In the last year, the Secure Sockets Layer VPN market has exploded, going from a niche in the larger VPN sector to a pervasive technology now deployed in many of the worlds largest networks. Aventail Corp., of Seattle, one of SSL VPNs pioneers, has been at the forefront of this push into the enterprise and recently began offering managed services as well as its appliances. Senior Editor Dennis Fisher caught up with Aventail CEO Evan Kaplan recently to talk about the consolidation among SSL VPN providers, the future of the technology and what the changes mean for customers.
SSL VPNs were a novelty until fairly recently. Now they seem to be moving into the mainstream and handling more applications. What made the difference?
I think the SSL VPN stuff is the key to a lot of trends in the industry, like voice over IP. I think in the near future, everyone will be considered a remote worker to some extent. Well all be on lightweight VPNs both inside and outside the network. We already do this for things such as online banking. Network security is really an oxymoron. Networks are designed to be as accessible as possible and move data from one place to another, not to be secure. SSL assumes that the network is insecure and goes from there. I also think were going to see the continued replacement of IP Security VPNs with SSL and the utilization of SSL inside the firewall for wireless LANs.
How do new applications such as VOIP affect the way your products handle traffic?
To us, VOIP is just another application. We treat it the same. We have to pay more attention to quality of service, but we treat it like any other application we have to secure.
There has been ample consolidation in the security market in general and in your portion of it specifically. How has that affected the competitive landscape? Has it changed the way that you go about selling?
We saw Neoteris get bought, then uRoam, NetScreen. Weve really seen everyone else fall off the map. Weve seen good competition from Juniper [Networks Inc.] and Cisco [Systems Inc.]. Its been healthy and good. Citrix [Systems Inc.] has had four or five failed attempts at joining this market. So now theres only Juniper and us at the top, with F5 [Networks Inc.] slightly behind. Nokia [Corp.] and Cisco are building but have no market share right now. We just have to continue to do what weve been doing, and well be in good shape. The competition is tough but fun.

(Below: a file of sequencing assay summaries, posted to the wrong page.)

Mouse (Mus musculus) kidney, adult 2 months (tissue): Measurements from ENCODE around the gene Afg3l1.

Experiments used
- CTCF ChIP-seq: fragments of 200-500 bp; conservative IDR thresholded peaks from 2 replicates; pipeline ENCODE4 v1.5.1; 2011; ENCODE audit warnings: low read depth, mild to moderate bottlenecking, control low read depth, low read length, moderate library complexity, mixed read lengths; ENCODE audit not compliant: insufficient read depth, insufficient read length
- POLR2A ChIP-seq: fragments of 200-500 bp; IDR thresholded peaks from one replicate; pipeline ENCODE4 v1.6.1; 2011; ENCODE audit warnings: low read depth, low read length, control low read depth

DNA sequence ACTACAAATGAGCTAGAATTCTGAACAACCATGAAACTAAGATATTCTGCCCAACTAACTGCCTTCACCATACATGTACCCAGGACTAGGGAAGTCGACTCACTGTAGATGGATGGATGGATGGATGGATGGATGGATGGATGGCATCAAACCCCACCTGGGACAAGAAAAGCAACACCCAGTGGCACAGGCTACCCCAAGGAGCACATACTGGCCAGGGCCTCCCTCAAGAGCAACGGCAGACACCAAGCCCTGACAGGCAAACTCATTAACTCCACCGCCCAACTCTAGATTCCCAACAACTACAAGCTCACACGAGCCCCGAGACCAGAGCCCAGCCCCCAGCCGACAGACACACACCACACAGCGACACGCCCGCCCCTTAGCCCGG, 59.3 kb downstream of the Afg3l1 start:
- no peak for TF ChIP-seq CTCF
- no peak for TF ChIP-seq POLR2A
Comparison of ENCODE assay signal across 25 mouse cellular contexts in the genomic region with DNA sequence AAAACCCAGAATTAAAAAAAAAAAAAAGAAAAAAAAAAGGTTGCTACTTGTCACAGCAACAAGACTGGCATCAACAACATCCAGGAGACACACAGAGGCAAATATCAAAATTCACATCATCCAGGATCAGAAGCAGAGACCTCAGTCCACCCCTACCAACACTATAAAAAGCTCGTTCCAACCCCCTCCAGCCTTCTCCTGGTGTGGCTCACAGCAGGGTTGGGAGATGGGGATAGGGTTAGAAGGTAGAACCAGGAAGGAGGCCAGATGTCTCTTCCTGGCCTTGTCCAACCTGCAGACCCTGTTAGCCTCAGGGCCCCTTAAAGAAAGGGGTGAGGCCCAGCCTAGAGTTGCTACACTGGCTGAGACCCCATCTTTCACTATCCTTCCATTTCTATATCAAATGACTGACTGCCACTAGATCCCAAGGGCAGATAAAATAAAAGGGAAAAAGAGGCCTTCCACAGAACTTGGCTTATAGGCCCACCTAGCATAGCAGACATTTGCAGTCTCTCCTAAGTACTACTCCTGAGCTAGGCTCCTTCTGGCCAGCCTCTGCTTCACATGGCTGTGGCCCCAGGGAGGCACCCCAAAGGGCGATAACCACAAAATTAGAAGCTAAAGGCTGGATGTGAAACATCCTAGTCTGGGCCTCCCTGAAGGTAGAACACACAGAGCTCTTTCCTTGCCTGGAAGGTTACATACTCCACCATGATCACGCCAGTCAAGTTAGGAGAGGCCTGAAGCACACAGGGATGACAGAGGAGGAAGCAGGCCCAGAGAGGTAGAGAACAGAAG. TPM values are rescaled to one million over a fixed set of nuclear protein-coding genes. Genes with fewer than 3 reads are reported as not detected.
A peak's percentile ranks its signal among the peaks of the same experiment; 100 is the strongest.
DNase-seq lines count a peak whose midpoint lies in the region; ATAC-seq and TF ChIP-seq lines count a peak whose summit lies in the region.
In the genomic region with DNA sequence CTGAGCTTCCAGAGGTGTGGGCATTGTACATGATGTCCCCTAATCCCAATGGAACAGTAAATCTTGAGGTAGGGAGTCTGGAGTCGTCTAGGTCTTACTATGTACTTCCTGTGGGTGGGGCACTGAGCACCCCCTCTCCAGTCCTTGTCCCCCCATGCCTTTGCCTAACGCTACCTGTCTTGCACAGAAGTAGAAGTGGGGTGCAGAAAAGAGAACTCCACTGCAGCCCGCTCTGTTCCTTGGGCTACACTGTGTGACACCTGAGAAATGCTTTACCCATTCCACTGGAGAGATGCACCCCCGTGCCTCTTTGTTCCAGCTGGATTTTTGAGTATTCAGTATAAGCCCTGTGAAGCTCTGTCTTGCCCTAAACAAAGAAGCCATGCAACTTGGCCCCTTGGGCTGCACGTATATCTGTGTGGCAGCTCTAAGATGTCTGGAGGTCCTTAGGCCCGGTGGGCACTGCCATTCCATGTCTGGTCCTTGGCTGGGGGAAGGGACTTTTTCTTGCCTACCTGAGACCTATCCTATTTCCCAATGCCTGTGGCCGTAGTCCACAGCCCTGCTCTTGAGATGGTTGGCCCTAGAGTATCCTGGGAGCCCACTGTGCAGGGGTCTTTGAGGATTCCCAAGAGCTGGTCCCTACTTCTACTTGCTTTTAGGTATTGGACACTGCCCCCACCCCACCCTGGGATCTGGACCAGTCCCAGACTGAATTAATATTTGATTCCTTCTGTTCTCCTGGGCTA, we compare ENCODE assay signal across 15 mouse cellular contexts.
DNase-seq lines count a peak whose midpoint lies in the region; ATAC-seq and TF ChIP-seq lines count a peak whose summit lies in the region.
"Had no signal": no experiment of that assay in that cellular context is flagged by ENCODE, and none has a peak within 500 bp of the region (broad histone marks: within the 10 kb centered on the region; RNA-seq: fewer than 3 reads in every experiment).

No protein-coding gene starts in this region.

Do you think that competitive picture will change much this year?
I think the change in 05 will be Cisco being a strong player and then competing with Juniper. I believe very strongly that were the product leader. We have to be because were not the biggest. This is all we think about. I also think well see more consolidation. There are a lot of smaller companies out there.
What about for you? Are you looking for a buyer for Aventail at this point?
For us, the best strategy is to stay independent. We feel like the market has 10 to 12 years of really solid growth ahead of it. I think were at the very beginning of a big opportunity. You see such a broad breadth of companies that are using this technology or have a use for it, so I have to believe that theres still plenty of growth coming.
There also seems to be plenty of room to add functionality to SSL VPNs. What should we look for specifically from Aventail in the coming months?
VPNs have been increasing their capabilities around endpoint control, single sign-on, application security. You should look for us to increase our capabilities in those areas.
How much of a threat do you feel technologies such as Ciscos NAC (Network Admission Control) and Microsoft Corp.s NAP (Network Access Protection) programs are to your products?
I think things like NAC are more of a complement to our technology. But I believe the primary role for Cisco is to make sure the network stays up, not that it stays secure. Its more important for them to ensure that routers and switches are up and running. And Im not sure that the quarantining model scales that well.
Plus, Cisco would have you retrofit your infrastructure to put in their stuff. Were saying use the existing infrastructure to improve security. Many employees spend less than 50 percent of their time on the corporate networks, and the prime advantage of coming into the office now is more speed, not more security.